(SAN DIEGO) -- La Jolla, a community in San Diego, is known for its significant population of California sea lions that have made the beaches in the area their home.
La Jolla resident and wildlife advocate Andrea Else Hahn recently captured video of tourists and visitors appearing to harass sea lion pups on a beach.
In the video, which was posted to Facebook on Dec. 31, multiple people can be seen trying to come close to the marine mammals to photograph or touch them. In response, the pups can be seen recoiling and even lunging their heads at people several times.
The video has since gone viral, garnering more than 1.5 million views as of Tuesday. It has also reignited a debate in the community about whether the sea lions should be relocated or if more should be done to prevent people from approaching them, reported ABC affiliate KGTV in San Diego.
In November, the La Jolla Town Council sent a letter to San Diego Mayor Kevin Faulconer, asking him to take "prompt and effective action to move and exclude" sea lions "from areas where their presence creates severe public health and safety problems."
The council's president, along with members of a community "task force on California sea lions," argued in the letter that the beaches of La Jolla have become a "dirty ... litterbox" and expressed concern about sea lion attacks on people.
However, others in the community believe that the sea lions should not be forced from their home, and people need to do more to protect them.
A counter-petition, also addressed to the mayor, was recently launched on change.org by University of California San Diego student Skylar Rains.
In the petition, Rains argues that "it is not appropriate to exclude animals from their natural habitat simply because they pose as an inconvenience to humans."
She wrote that the town of La Jolla "should instead focus on rerouting swimmers, residents, and tourists to nearby city beaches."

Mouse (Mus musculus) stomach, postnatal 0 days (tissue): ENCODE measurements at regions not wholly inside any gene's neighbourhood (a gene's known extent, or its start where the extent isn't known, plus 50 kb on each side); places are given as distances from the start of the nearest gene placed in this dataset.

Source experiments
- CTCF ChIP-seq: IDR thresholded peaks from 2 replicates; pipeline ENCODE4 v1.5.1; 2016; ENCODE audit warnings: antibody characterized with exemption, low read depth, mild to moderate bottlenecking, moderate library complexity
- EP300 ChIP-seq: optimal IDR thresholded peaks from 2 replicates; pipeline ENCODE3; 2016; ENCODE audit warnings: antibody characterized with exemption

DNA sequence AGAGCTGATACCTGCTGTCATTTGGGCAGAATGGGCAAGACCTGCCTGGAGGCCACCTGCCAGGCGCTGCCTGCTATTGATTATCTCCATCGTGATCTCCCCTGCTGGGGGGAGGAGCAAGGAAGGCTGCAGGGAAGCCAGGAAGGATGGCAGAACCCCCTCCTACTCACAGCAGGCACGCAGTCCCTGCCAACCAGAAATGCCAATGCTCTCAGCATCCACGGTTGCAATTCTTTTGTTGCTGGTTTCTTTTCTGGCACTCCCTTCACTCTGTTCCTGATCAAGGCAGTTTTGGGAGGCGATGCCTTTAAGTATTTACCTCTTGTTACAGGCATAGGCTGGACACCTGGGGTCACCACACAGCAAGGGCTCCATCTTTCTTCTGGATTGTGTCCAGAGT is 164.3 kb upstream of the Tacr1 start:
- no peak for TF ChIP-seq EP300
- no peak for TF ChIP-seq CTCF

The San Diego mayor's office did not immediately respond to ABC News' requests for comment on the petitions to the mayor.
Meanwhile, the National Oceanic and Atmospheric Administration (NOAA), is urging people who visit La Jolla to "share the shore" and enjoy watching marine wildlife in a "safe and responsible way."
Coming too close to sea lions can be dangerous for both the people approaching them and the animals themselves, according to Michael Milstein, a spokesman for NOAA Fisheries West Coast Region.
"First of all, it stresses the animals," Milstein told ABC News Tuesday. "They come on the shore to rest and regulate their temperatures and to take a breather in between foraging from the ocean. They need the opportunity to do that undisturbed."
Milstein added that continued disturbances to sea lion pups -- like the kind seen in the recent viral Facebook video -- can cause mothers to abandon the pups.
NOAA law enforcement officers are aware of and "disturbed" by the recent video showing "people clearly harassing" sea lion pups, but the officers "determined there was not enough evidence after-the-fact to identify the people in them and track them down," Milstein said.
NOAA does want people to know, though, that it is a violation of federal law to harass sea lions and other marine mammals.
"They're protected under the Marine Mammal Protection Act," Milstein said. "The act doesn't give a specific distance requirement, but we recommend that people stay at least 100 yards away from wildlife they encounter on the beach and shore."
Milstein added, "The key is for people to use common sense and to remind themselves that these are wild animals, and they're unpredictable. We want both people and the animals to stay safe."
Copyright © 2017, ABC Radio. All rights reserved.